Jesus Creek Readers’ Guide

The Reader’s Guide below suggests possible discussion questions for the entire series, rather than just one book. It isn’t necessary, however, to read the entire series in order. Each book stands alone and any recurring characters and their roles in previous books should be understandable to the reader through the context of the story.

Reader’s Guide to Jesus Creek

1. All the books in the Jesus Creek series feature a different protagonist, yet each of these characters shows up in at least one other book as a minor character. Why did the author choose to feature so many Jesus Creekians instead of focusing on one major character?

2. What role do the recurring characters play, even in their minor roles? How do they affect the overall atmosphere of Jesus Creek?

3. The Jesus Creek novels are mysteries first, dealing with murder and–in various books–such dark subjects as adultery, spousal abuse, and suicide. Why, then, is comedic fiction used as the venue?

4. How might the small community of Jesus Creek serve as a metaphor for more populated areas? For families?

5. In All The Great Pretenders and All The Hungry Mothers, there are characters who represent the “Outside World.” What differences do you see in Carl Jackson, Owen Komelecki, and Janet Ayers? How do their different backgrounds contribute to their perception of Jesus Creek and its residents?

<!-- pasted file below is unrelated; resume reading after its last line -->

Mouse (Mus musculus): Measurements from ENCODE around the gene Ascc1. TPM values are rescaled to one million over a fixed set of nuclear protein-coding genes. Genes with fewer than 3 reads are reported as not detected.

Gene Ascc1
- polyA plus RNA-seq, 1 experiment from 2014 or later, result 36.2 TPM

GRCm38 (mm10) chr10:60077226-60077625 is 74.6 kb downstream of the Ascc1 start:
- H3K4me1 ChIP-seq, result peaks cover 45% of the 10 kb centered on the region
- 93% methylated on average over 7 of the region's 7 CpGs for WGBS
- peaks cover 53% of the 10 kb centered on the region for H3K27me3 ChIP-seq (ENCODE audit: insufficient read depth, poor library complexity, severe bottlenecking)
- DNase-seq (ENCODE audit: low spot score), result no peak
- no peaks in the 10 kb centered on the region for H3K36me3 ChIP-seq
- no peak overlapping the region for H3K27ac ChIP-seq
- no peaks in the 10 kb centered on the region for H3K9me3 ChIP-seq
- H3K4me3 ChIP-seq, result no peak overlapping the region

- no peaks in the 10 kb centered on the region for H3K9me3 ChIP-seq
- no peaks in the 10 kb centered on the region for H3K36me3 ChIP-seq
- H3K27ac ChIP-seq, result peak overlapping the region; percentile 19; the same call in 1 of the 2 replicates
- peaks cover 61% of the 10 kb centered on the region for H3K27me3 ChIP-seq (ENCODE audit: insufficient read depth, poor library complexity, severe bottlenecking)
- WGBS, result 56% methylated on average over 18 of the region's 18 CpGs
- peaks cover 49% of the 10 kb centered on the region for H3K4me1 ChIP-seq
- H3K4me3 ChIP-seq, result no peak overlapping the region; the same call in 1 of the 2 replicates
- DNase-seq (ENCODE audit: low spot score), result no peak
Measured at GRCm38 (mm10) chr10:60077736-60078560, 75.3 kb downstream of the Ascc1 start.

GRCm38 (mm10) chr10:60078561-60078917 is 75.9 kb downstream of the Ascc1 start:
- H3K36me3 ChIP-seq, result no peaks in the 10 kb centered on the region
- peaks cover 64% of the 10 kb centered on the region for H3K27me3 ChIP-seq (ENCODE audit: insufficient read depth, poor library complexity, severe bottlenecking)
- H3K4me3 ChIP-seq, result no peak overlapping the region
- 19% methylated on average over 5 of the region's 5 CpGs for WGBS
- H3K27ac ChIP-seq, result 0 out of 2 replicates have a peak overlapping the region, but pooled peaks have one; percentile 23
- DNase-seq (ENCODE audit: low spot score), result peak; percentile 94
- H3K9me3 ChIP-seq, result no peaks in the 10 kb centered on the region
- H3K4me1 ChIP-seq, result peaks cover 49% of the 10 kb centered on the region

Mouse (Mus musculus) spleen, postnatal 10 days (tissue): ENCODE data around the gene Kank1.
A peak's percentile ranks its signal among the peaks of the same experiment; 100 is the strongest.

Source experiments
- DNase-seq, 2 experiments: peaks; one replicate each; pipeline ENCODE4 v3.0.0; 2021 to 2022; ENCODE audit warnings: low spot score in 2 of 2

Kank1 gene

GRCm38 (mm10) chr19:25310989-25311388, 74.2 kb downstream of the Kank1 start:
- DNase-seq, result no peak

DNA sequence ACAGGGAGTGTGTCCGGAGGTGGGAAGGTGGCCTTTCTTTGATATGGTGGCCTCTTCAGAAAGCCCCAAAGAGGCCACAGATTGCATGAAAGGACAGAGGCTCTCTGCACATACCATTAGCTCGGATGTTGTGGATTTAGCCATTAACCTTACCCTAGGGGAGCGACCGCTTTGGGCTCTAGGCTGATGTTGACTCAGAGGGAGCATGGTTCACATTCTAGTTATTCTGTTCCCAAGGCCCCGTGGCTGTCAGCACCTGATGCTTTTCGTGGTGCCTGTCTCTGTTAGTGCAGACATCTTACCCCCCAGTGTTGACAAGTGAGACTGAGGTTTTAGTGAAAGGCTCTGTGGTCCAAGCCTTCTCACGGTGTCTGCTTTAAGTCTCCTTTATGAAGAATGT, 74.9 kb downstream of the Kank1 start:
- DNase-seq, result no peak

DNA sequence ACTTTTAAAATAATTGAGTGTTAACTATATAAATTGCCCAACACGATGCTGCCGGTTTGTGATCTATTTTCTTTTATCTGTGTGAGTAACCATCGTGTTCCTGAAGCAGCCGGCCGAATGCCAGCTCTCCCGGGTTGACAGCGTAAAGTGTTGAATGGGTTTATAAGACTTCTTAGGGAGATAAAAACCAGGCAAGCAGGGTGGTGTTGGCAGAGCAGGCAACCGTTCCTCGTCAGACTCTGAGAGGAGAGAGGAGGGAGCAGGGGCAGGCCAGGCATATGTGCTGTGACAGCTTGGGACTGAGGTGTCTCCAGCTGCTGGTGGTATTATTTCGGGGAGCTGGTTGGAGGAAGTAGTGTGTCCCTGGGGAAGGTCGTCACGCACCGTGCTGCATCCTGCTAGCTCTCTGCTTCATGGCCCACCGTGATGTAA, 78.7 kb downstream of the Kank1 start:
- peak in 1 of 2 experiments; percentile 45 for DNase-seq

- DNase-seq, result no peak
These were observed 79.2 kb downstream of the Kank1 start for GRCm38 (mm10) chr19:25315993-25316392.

6. Each book in the series revolves around an element–fire, air, water, earth, metal, spirit. What do these elements say about the plot of the corresponding book? About the main character, and the minor characters?

7. All The Great Pretenders deals with co-dependent behavior that results in, among other things, murder. Why do some of the characters outgrow this behavior while others never come to realize it exists? Benefits to outgrowing it are obvious, but what are the benefits gained by the characters who continue to exhibit co-dependent behavior?

8. All The Crazy Winters uses Constance Winter as a metaphor for the town. What is learned, then, about the present and future of the town through the life of Miss Constance?

9. All The Dark Disguises, which is built around the element metal, leaves Kay’s relationship with the serial killer unresolved. How do you think this relationship will end? Why do you think there is any question about how Kay will proceed with the relationship?

10. All The Hungry Mothers deals with domestic violence. How does this relate to the many oblique references to Jane Eyre? What is the connection to the UFOs?

11. All The Deadly Beloved, which uses lines from the standard marriage ceremony as chapter headings, presents a variety of romantic/intimate relationships. In what ways does each relationship work for the people involved? In what ways do these relationships damage the people involved?

12. All The Blood Relations, the final book in the series, ends with Kay’s observation that the town is getting back to normal. Do you feel this bodes well or ill for the townspeople?

13. As the series progresses, the town and the characters seem to be heading toward a narrower and narrower view of life and the world. What events and/or dialogue suggest this? Why is their narrowing perception inevitable?

14. If you lived in Jesus Creek, what part would you play in the community? How would the characters in the books perceive you?